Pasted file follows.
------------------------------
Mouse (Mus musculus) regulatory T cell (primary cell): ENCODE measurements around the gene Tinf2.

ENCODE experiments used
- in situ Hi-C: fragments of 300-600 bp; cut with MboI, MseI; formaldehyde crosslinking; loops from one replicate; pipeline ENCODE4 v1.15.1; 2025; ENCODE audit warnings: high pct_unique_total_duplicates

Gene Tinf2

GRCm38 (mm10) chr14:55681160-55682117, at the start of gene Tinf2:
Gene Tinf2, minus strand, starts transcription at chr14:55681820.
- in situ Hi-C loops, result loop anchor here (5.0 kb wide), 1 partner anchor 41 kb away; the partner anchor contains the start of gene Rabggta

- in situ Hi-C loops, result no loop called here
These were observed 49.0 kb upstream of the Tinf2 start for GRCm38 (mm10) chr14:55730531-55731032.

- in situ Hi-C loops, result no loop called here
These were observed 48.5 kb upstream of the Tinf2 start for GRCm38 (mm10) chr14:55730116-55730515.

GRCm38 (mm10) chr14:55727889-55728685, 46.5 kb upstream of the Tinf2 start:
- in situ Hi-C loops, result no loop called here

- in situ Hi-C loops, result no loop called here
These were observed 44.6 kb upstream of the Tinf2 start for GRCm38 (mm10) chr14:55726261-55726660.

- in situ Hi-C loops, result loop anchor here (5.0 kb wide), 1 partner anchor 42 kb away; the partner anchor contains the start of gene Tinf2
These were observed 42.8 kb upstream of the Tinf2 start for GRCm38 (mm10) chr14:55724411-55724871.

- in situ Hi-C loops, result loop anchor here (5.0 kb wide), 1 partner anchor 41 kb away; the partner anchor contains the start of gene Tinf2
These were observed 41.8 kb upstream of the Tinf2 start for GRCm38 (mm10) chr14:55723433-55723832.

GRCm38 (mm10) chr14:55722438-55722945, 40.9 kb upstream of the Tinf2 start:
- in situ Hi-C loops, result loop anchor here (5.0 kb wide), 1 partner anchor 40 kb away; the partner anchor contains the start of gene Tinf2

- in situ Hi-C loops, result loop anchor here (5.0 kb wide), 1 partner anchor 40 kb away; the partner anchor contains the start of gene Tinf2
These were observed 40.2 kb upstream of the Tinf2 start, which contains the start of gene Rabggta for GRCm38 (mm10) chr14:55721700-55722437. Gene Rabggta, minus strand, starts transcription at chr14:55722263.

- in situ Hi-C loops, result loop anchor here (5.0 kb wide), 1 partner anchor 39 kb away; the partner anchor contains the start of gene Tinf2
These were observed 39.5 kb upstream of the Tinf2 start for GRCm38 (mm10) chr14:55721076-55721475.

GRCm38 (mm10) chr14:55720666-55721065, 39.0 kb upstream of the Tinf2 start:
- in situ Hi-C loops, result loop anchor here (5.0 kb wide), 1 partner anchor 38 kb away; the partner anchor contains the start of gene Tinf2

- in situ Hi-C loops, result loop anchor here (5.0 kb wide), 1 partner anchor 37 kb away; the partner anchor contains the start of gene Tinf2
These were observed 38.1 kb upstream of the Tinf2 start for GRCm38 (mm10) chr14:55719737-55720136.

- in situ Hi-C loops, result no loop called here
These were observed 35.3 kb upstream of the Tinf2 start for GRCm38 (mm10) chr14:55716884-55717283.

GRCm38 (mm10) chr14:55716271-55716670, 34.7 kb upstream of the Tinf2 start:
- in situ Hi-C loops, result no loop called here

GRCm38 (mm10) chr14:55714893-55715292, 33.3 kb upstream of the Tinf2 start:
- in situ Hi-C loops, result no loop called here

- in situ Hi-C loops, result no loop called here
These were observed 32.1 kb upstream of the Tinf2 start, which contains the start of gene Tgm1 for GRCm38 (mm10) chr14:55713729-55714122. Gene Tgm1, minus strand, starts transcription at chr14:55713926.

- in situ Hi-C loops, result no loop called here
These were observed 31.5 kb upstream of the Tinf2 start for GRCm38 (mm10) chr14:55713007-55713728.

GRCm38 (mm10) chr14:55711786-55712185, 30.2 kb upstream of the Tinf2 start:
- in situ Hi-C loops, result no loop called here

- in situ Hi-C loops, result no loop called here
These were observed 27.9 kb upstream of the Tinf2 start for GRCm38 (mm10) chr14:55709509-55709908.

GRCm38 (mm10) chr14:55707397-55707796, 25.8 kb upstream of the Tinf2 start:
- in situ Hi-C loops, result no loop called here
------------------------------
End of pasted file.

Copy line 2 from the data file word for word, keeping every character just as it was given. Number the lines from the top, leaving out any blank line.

ENCODE experiments used